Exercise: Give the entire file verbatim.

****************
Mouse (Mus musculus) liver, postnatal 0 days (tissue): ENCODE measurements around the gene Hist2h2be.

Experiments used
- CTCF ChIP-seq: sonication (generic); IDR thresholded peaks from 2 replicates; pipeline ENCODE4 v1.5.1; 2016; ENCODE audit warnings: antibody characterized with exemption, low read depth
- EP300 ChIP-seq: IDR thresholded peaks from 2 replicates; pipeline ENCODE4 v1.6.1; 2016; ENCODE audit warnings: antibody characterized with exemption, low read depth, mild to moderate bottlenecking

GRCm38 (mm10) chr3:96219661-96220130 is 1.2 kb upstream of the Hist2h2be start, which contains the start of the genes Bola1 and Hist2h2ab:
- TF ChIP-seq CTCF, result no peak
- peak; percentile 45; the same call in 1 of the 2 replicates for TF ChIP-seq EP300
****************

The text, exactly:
Mouse (Mus musculus) liver, postnatal 0 days (tissue): ENCODE measurements around the gene Hist2h2be.

Experiments used
- CTCF ChIP-seq: sonication (generic); IDR thresholded peaks from 2 replicates; pipeline ENCODE4 v1.5.1; 2016; ENCODE audit warnings: antibody characterized with exemption, low read depth
- EP300 ChIP-seq: IDR thresholded peaks from 2 replicates; pipeline ENCODE4 v1.6.1; 2016; ENCODE audit warnings: antibody characterized with exemption, low read depth, mild to moderate bottlenecking

GRCm38 (mm10) chr3:96219661-96220130 is 1.2 kb upstream of the Hist2h2be start, which contains the start of the genes Bola1 and Hist2h2ab:
- TF ChIP-seq CTCF, result no peak
- peak; percentile 45; the same call in 1 of the 2 replicates for TF ChIP-seq EP300